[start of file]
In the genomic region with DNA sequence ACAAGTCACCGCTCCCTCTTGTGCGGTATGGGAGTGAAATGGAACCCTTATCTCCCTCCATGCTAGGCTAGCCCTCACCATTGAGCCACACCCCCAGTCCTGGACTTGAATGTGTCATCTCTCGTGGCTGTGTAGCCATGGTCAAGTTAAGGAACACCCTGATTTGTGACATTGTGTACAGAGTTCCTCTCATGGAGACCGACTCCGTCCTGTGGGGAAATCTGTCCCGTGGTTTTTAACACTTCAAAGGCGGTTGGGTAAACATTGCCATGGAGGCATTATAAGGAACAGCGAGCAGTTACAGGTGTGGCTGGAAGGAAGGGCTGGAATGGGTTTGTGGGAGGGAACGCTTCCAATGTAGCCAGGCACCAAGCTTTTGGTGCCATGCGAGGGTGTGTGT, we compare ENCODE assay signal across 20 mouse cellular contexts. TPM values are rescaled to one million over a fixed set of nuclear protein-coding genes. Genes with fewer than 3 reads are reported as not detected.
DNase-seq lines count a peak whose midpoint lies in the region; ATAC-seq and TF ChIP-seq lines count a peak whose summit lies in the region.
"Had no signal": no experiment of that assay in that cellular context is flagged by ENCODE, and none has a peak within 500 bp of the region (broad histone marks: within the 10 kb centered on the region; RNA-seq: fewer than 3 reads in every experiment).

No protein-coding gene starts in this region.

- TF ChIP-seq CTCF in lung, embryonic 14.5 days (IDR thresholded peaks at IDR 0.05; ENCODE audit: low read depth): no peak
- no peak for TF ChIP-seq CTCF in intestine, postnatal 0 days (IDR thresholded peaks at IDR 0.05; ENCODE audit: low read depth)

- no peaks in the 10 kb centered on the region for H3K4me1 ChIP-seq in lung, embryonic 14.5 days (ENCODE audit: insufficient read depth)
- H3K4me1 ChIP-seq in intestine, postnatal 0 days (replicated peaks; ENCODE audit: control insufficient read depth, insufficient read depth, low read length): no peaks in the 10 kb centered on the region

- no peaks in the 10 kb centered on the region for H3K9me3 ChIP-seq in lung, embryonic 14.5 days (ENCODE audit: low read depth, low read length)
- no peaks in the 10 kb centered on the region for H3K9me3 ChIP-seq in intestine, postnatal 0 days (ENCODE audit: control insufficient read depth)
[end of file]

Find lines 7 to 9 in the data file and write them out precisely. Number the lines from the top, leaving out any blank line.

- no peaks in the 10 kb centered on the region for H3K4me1 ChIP-seq in lung, embryonic 14.5 days (ENCODE audit: insufficient read depth)
- H3K4me1 ChIP-seq in intestine, postnatal 0 days (replicated peaks; ENCODE audit: control insufficient read depth, insufficient read depth, low read length): no peaks in the 10 kb centered on the region

- no peaks in the 10 kb centered on the region for H3K9me3 ChIP-seq in lung, embryonic 14.5 days (ENCODE audit: low read depth, low read length)